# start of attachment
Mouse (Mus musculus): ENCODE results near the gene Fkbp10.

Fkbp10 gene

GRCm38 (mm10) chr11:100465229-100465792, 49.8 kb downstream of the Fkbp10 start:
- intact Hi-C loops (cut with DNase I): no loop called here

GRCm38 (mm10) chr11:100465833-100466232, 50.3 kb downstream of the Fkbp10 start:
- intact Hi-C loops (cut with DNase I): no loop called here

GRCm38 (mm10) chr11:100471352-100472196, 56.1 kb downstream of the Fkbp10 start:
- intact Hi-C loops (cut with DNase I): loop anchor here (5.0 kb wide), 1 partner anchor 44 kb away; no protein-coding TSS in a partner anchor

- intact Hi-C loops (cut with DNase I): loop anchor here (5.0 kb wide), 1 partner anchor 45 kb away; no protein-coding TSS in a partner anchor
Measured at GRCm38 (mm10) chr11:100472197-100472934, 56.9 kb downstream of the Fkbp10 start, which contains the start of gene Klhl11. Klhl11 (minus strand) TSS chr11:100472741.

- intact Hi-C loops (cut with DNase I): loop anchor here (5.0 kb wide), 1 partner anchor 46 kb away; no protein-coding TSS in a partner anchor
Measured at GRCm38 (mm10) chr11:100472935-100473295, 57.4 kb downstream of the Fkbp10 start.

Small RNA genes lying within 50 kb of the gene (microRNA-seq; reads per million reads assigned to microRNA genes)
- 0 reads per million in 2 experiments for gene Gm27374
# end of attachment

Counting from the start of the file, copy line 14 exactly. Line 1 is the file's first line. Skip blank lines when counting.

- 0 reads per million in 2 experiments for gene Gm27374